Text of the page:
Pain makes me grow. Growing is what I want. Therefore, for me pain is pleasure. And so when I am experiencing pain I'm in heaven. It's great. People suggest this is masochistic. But they're wrong. I like pain for a particular reason. I don't like needles stuck in my arm. But I do like the pain that is necessary to be a champion."
"A beginner does eight repetitions of a certain exercise with his maximum weight on the barbell. As soon as it hurts, he thinks about stopping. I work beyond this point, which means I tell my mind that as soon as it starts aching it is growing. Growing is something unusual for the body when you are over eighteen.
The body isn't used to ten, eleven, or twelve reps with a maximum weight. Then I do ten or fifteen sets of this in a row. No human body was ever prepared for this and suddenly it is making itself grow to handle this new challenge, growing through this pain area.
Experiencing this pain in my muscles and aching and going on is my challenge. The last three or four reps is what makes the muscles grow. This area of pain divides a champion from someone who is not a champion. That's what most people lack, having the guts to go on and just say they'll go through the pain no matter what happens.
I have no fear of fainting. I do squats until I fall over and pass out. So what? It's not going to kill me. I wake up five minutes later and I'm OK. A lot of other athletes are afraid of this. So they don't pass out. They don't go on."
"If you want to be a champion you can't have any kind of outside negative coming in to affect you. So I trained myself for that. To be totally cold and not have things going through my mind. And it was a sad story when my father died. Because my mother called me on the phone and she said, "You know, your dad died." And this was exactly two months before a contest. "Are you coming home for the funeral?" She said.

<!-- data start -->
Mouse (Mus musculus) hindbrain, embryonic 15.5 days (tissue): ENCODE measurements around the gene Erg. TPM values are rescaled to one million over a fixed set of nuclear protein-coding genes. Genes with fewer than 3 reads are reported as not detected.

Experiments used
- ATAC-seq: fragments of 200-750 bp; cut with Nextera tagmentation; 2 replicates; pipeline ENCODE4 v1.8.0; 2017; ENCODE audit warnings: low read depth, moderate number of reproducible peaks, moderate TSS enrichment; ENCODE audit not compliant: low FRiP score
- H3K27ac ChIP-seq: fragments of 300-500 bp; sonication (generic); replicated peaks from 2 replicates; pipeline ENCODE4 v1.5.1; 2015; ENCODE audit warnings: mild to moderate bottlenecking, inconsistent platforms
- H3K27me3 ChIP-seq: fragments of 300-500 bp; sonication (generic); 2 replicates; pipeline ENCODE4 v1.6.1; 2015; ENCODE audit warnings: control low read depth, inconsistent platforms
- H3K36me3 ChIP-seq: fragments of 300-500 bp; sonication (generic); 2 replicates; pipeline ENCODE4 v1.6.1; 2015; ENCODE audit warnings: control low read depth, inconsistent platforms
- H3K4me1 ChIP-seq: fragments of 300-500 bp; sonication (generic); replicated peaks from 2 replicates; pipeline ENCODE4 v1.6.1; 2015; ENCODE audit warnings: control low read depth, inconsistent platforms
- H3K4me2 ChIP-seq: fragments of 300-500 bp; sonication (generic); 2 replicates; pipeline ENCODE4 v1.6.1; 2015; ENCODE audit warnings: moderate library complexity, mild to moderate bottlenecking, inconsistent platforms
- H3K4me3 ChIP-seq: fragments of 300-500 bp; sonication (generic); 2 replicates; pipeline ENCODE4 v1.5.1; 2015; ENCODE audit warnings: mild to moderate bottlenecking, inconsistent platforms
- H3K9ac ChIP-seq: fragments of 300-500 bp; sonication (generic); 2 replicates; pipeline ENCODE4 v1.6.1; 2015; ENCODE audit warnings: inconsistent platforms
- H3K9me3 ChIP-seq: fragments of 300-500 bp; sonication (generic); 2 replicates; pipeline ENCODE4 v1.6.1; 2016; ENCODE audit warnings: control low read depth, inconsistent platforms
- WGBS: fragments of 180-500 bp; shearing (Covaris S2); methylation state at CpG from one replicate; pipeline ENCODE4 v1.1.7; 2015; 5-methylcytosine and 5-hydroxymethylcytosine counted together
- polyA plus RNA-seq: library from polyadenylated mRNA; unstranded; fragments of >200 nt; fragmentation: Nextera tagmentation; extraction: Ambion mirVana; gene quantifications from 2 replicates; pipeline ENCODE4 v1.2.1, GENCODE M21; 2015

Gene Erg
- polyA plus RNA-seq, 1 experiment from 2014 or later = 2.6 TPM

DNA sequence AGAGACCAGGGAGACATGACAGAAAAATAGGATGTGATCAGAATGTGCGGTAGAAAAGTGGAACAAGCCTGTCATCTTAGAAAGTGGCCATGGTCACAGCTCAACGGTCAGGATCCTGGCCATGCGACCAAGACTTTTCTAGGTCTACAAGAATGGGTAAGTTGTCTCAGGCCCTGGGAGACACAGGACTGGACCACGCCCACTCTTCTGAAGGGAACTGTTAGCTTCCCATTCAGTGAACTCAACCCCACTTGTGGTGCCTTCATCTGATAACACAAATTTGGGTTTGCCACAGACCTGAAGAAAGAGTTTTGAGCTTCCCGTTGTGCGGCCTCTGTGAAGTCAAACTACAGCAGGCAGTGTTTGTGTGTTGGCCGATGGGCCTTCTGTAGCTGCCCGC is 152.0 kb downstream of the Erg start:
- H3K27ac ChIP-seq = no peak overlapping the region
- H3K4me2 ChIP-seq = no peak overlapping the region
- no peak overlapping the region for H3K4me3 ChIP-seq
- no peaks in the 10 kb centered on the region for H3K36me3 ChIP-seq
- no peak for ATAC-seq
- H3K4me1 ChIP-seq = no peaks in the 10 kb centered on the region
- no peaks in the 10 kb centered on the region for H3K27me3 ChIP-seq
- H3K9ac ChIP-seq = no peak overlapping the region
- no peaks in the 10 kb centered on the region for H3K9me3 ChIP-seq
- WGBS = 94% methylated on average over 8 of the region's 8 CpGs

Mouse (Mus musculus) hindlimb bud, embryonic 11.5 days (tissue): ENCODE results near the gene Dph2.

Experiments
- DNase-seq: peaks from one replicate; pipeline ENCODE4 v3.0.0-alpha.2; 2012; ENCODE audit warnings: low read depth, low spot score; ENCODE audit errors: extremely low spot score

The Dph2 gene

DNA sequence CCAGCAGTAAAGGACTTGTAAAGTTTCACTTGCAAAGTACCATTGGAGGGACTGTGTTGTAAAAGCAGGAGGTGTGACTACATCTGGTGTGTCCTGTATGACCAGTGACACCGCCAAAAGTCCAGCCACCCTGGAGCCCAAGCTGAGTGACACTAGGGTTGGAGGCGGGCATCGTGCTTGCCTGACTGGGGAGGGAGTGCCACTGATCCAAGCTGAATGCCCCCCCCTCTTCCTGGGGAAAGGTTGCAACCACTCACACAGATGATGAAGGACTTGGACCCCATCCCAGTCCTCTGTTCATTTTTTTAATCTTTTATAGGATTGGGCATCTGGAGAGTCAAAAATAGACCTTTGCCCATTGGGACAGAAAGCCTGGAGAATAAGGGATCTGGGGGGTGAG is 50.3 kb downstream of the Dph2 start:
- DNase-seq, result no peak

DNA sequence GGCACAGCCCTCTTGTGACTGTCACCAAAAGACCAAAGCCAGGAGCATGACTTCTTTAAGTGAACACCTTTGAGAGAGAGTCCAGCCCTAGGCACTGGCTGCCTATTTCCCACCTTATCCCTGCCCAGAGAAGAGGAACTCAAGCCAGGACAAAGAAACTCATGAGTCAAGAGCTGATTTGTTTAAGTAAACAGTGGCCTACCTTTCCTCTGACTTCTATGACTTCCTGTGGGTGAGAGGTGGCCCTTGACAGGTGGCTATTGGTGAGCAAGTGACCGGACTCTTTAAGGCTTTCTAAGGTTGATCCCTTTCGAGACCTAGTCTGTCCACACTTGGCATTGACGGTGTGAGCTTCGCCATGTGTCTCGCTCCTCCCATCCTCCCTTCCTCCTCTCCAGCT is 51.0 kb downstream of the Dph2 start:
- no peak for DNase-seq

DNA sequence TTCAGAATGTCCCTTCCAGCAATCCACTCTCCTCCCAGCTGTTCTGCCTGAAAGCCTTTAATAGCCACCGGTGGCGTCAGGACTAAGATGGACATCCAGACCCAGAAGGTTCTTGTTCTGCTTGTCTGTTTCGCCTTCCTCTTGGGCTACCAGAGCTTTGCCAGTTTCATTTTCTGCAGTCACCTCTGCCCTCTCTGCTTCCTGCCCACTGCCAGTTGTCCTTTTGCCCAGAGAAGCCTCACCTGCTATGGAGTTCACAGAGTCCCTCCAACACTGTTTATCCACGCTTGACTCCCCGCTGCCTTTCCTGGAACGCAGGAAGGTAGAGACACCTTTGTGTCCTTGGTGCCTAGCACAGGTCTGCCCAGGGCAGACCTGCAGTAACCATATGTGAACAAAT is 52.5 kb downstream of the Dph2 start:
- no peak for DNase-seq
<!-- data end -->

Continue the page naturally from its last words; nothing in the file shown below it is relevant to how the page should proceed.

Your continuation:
I said: "No. It's too late. He's dead and nothing can be done. I'm sorry I can't come." And I didn't explain the reasons why, because how do you explain to a mother whose husband died, you just can't be bothered now because of a contest?"
"I can hide my feelings under my muscles. Definitely. I can hide them as long as necessary. And when I feel they can come out, I let them out. I think this is fantastic. It's great to have control over my mind. Other people get mixed up. They can't control themselves. They can't go to work for a week or they can't talk on the phone because they're crying.
I can switch myself back and forth. When I'm training for a competition, I can be what some people call inhuman, but really I think it's more like being superhuman. Then after the competition, I can switch off again be human and very emotional and so on."
"Not many people understand what a pump is. It must be experienced to be understood. It is the greatest feeling that I get. I search for this pump because it means that that my muscles will grow when I get it. I get a pump when the blood is running into my muscles. They become really tight with blood. Like the skin is going to explode any minute. It's like someone putting air in my muscles. It blows up. It feels fantastic."
"Body building should be fun because you get a feeling of satisfaction which is very hard to explain. A body builder knows when he pumps up his muscles it means growth. The muscles grow. So therefore he knows when he pumps up well, that is progress. And that satisfies him because he feels the progress in his body. Therefore the pump feels good.